Open Access

Seroprevalence of vector-borne pathogens and molecular detection of Borrelia afzelii in military dogs from Portugal

  • Ana Margarida Alho1,
  • Joana Pita2,
  • Ana Amaro3,
  • Fátima Amaro4,
  • Manuela Schnyder5,
  • Felix Grimm5,
  • Ana Cristina Custódio2,
  • Luís Cardoso6Email author,
  • Peter Deplazes5 and
  • Luís Madeira de Carvalho1
Parasites & Vectors20169:225

https://doi.org/10.1186/s13071-016-1509-2

Received: 10 March 2016

Accepted: 12 April 2016

Published: 10 May 2016

Abstract

Background

Canine vector-borne diseases (CVBDs) are increasingly being reported worldwide and represent a serious threat to both animal and public health. Military dogs may constitute a risk group for the agents causing these diseases, as they frequently work outdoors in different areas and are thus exposed to vector arthropods. In order to assess the risk of exposure of this type of dogs, a serological and molecular survey was conducted in military working dogs in Portugal. One hundred apparently healthy dogs were surveyed. Serum samples were tested for antigens of Angiostrongylus vasorum and Dirofilaria immitis; and for antibodies to A. vasorum, Anaplasma spp., Babesia spp., Ehrlichia canis, Leishmania infantum, Rickettsia spp. and Toscana virus. Serum was tested by polymerase chain reaction for Borrelia burgdorferi (sensu lato), with sequencing of the DNA products.

Results

Forty-nine per cent of the dogs were seropositive for antibodies against Rickettsia spp., 16 % for Anaplasma spp., 13 % for L. infantum, 7 % for E. canis, 5 % for A. vasorum (including 1 % positive for both antibodies and circulating antigens), 3 % for Babesia spp. and 1 % positive for Toscana virus. B. burgdorferi (s.l.) was detected in eight out of 94 dogs tested (8.5 %) and in three cases (3.2 %) nucleotide sequence analysis showed identity with the genospecies Borrelia afzelii. No positive cases were recorded for D. immitis. Overall, 66 % of the dogs were positive for at least one out of the eight tested CVBD agents, six of which are zoonotic (i.e. Anaplasma spp., Borrelia spp., E. canis, L. infantum, Rickettsia spp. and Toscana virus). Serological specific antibody detection against more than one CVBD agent (including molecular detection of Borrelia spp.) was recorded in 25 % of the dogs, comprising 19 % with positive reaction to two agents, 5 % to three agents and 1 % to four agents.

Conclusions

These results reveal a high occurrence of CVBD agents in military working dogs in Portugal and highlight the need to maintain a comprehensive and regular prophylaxis to reduce the contact between working dogs and those pathogens. For the first time in Portugal, B. afzelii DNA was identified in dogs and a dog was found seropositive for antibodies against Toscana virus.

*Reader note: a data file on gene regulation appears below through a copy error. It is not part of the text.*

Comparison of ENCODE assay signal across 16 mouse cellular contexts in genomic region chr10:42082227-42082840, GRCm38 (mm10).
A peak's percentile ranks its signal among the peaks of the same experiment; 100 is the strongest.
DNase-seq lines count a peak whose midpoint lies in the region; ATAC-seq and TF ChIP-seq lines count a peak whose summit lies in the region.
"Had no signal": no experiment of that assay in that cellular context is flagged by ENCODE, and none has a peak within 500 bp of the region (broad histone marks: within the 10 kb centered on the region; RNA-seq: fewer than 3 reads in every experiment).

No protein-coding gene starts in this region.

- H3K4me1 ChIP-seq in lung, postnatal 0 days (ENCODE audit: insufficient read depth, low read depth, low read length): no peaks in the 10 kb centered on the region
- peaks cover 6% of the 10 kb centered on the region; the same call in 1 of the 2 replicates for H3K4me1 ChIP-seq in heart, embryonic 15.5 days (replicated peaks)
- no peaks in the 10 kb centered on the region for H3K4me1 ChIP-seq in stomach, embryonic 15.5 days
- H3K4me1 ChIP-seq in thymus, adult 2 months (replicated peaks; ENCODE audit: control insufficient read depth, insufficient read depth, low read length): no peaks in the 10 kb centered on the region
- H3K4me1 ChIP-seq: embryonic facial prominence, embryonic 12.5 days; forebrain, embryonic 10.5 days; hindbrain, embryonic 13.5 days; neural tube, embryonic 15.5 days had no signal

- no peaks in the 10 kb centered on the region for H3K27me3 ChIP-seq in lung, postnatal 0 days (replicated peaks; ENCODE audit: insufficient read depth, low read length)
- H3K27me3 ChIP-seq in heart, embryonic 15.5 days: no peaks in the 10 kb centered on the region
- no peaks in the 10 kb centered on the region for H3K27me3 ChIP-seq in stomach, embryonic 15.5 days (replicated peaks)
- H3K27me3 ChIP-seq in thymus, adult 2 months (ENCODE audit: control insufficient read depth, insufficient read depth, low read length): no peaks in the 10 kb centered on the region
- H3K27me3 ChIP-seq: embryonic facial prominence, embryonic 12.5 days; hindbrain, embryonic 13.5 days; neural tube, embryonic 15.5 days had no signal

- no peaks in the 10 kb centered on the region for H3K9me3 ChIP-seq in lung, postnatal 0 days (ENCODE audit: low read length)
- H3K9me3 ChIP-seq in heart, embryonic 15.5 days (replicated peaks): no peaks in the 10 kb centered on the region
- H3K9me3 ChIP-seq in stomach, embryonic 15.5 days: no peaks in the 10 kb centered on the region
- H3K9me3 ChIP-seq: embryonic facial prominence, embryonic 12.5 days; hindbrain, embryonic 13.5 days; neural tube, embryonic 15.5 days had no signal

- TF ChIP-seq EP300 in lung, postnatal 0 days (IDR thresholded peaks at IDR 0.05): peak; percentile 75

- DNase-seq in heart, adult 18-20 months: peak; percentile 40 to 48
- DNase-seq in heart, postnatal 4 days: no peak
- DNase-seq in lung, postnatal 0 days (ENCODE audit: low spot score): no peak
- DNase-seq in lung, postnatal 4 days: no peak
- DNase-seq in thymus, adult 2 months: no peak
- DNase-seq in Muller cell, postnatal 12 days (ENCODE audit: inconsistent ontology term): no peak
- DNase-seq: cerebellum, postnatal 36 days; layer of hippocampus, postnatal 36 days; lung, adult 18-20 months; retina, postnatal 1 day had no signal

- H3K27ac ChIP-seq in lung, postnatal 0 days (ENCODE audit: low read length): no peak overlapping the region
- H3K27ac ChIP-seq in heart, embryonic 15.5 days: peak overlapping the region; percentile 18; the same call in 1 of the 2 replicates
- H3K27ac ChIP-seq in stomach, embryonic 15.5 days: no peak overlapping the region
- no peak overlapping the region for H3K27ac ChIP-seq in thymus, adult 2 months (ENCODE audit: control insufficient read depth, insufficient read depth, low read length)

Keywords

Canine vector-borne diseasesDogEpidemiologyMilitarySeroprevalencePortugal Borrelia afzelii Borrelia burgdorferi (sensu lato)Toscana virusZoonosis

Background

Canine vector-borne diseases (CVBDs) are an emerging problem worldwide due to their frequency, morbidity and zoonotic potential, representing a serious threat to animal and public health [1]. These diseases are caused by a wide range of pathogens, comprising viruses, bacteria, protozoa and helminths transmitted to dogs by different arthropods, namely ticks, fleas, mosquitoes and phlebotomine sand flies [2]. Several factors have been linked to the expansion of CVBDs, including an increased exposure to old and new infectious agents. Enhanced international commerce, faster and incremented global transport, deforestation and urbanization, abundance of wildlife hosts, demographic and political changes, climate alterations and drug resistance among vectors and pathogens, are making the spread of ectoparasites and their pathogens a no-boundary global event [3].

Bacterial agents of CVBDs such as Anaplasma platys (the cause of infectious canine cyclic thrombocytopenia), Anaplasma phagocytophilum (granulocytic anaplasmosis), Borrelia burgdorferi (sensu lato) complex (Lyme disease), Ehrlichia canis (canine monocytic ehrlichiosis) and Rickettsia conorii (Mediterranean spotted fever) are tick-borne diseases of increasing concern [46]. Also important are some protozoal agents of CVBDs including Babesia canis and Babesia vogeli (canine babesiosis or piroplasmosis), also vectored by ticks [7], and Leishmania infantum (leishmaniosis), vectored by phlebotomine sand flies [8]. Other relevant CVBD agents are the nematode Dirofilaria immitis, a mosquito-borne pathogen, which induces cardiopulmonary dirofilariosis or heartworm disease; and Toscana virus, which is an arbovirus (i.e. an arthropod-borne virus) vectored by phlebotomine sand flies [9]. Although not transmitted by arthropods but by slugs or snails, the nematode Angiostrongylus vasorum, also known as the “French heartworm” (causing canine angiostrongylosis), is an increasingly reported pathogen in Europe [10]. In general, canine infections with CVBD agents range from mild to severe and life-threatening forms. Clinical signs may include lethargy, weight loss, fever, lymphadenomegaly, poor appetite or anorexia, but are often variable and non-specific, thus requiring diagnosis to be complemented at the laboratory level. In addition, the vast majority of these miscellaneous pathogens (i.e. Anaplasma spp., Borrelia spp., E. canis, L. infantum, R. conorii and Toscana virus) have also zoonotic character, causing disease in humans, thus representing a great veterinary and public health threat.

Military working dogs (MWD), also known as police dogs, are specifically trained to assist security and law-enforcement personnel in their work. These animals make periodic fieldwork in the most diverse climatic conditions of national and international territories, spending long periods outdoors, which increase the contact with wild animals and diverse types of vectors. The nature of their activities exposes them to risk factors distinct from those of common pet dogs, and may make them more susceptible to CVBDs [11]. Likewise, MWD have intense contact with people, as they are paired with a dog handler, i.e. someone who trains and is accompanied by the animal for long periods, a fact that increases the risk of transmission of zoonotic pathogens.